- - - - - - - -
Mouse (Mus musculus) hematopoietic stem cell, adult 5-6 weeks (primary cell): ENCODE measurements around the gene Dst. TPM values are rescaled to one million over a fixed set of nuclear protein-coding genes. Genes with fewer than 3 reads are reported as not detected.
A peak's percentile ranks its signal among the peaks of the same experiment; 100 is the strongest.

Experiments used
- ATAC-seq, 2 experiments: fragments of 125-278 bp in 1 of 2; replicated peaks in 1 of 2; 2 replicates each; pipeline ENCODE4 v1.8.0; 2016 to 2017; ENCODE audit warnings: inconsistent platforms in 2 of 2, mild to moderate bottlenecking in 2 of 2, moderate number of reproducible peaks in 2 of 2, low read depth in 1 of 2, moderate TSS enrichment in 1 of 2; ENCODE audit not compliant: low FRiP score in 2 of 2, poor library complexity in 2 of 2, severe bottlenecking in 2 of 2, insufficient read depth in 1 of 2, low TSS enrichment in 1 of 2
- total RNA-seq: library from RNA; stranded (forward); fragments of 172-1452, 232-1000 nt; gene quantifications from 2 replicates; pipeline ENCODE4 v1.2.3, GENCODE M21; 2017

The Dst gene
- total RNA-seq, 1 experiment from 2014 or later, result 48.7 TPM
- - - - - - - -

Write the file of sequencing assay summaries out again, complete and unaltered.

Mouse (Mus musculus) hematopoietic stem cell, adult 5-6 weeks (primary cell): ENCODE measurements around the gene Dst. TPM values are rescaled to one million over a fixed set of nuclear protein-coding genes. Genes with fewer than 3 reads are reported as not detected.
A peak's percentile ranks its signal among the peaks of the same experiment; 100 is the strongest.

Experiments used
- ATAC-seq, 2 experiments: fragments of 125-278 bp in 1 of 2; replicated peaks in 1 of 2; 2 replicates each; pipeline ENCODE4 v1.8.0; 2016 to 2017; ENCODE audit warnings: inconsistent platforms in 2 of 2, mild to moderate bottlenecking in 2 of 2, moderate number of reproducible peaks in 2 of 2, low read depth in 1 of 2, moderate TSS enrichment in 1 of 2; ENCODE audit not compliant: low FRiP score in 2 of 2, poor library complexity in 2 of 2, severe bottlenecking in 2 of 2, insufficient read depth in 1 of 2, low TSS enrichment in 1 of 2
- total RNA-seq: library from RNA; stranded (forward); fragments of 172-1452, 232-1000 nt; gene quantifications from 2 replicates; pipeline ENCODE4 v1.2.3, GENCODE M21; 2017

The Dst gene
- total RNA-seq, 1 experiment from 2014 or later, result 48.7 TPM